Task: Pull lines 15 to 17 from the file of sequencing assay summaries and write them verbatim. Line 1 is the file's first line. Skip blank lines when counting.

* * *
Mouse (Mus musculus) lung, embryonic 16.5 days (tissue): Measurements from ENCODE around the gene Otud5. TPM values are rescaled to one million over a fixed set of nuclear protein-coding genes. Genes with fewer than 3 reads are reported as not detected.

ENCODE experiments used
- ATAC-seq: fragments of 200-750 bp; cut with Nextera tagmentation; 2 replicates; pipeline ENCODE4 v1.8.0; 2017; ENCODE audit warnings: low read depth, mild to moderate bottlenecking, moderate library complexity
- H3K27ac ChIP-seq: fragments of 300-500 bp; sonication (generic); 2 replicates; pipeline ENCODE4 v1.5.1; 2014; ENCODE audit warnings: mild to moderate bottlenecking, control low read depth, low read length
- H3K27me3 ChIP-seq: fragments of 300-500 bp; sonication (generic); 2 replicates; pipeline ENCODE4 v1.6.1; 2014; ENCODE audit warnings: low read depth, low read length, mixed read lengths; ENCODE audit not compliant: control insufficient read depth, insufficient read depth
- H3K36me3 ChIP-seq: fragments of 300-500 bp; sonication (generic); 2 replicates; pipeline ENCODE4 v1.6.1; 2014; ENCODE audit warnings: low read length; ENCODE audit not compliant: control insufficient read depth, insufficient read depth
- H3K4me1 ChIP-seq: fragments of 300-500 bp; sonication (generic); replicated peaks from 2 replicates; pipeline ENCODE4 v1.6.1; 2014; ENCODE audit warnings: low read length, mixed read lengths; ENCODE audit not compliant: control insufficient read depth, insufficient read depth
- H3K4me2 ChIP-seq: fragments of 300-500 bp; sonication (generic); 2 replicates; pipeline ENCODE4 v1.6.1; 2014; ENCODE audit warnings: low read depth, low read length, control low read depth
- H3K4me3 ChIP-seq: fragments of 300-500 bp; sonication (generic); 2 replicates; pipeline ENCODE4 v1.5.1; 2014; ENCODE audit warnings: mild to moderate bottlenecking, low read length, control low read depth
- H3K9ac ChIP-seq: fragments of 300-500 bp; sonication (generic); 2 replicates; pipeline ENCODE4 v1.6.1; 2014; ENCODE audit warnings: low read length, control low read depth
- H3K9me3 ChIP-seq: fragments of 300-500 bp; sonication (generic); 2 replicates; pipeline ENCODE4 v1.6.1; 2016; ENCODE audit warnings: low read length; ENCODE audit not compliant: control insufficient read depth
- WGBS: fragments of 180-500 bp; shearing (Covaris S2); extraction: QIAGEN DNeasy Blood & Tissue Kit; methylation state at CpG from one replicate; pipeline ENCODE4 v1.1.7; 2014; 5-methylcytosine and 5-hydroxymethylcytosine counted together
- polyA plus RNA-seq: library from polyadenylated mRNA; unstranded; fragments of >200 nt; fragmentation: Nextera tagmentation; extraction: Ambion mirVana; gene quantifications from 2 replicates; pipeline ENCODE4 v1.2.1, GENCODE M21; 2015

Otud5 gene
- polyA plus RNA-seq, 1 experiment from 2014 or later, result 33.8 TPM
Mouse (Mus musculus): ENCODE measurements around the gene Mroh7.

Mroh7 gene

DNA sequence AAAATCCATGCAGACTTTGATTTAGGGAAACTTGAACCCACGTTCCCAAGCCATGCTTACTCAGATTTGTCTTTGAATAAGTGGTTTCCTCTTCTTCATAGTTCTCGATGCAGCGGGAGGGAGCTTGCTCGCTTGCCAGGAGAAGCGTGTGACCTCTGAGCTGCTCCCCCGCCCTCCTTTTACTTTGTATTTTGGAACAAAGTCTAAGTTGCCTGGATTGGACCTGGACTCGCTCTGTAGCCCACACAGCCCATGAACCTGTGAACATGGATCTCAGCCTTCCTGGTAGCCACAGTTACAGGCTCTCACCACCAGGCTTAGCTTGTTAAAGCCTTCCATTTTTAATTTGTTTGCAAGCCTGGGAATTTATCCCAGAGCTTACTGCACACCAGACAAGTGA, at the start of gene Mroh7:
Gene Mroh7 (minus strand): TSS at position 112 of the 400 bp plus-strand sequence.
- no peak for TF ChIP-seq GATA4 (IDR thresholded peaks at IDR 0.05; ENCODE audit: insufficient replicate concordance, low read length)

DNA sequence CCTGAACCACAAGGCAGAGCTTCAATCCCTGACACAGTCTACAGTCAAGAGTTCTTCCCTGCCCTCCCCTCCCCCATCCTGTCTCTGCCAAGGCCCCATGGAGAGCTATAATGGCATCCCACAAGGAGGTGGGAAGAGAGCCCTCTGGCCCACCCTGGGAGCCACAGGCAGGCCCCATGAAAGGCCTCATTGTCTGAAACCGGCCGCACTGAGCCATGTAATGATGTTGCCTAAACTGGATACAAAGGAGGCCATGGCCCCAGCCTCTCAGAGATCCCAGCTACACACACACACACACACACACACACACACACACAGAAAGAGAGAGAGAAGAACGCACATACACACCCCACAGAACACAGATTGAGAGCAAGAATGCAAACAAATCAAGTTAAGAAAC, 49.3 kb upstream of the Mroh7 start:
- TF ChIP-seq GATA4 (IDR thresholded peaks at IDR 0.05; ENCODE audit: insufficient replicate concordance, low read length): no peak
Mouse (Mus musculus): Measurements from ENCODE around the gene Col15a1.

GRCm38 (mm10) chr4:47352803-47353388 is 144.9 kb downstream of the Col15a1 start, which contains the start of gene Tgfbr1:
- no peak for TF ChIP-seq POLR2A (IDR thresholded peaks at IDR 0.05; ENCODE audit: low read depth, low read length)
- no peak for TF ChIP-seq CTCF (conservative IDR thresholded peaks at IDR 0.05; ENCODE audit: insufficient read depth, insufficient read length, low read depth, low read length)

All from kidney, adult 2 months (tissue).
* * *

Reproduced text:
- polyA plus RNA-seq, 1 experiment from 2014 or later, result 33.8 TPM
Mouse (Mus musculus): ENCODE measurements around the gene Mroh7.

Mroh7 gene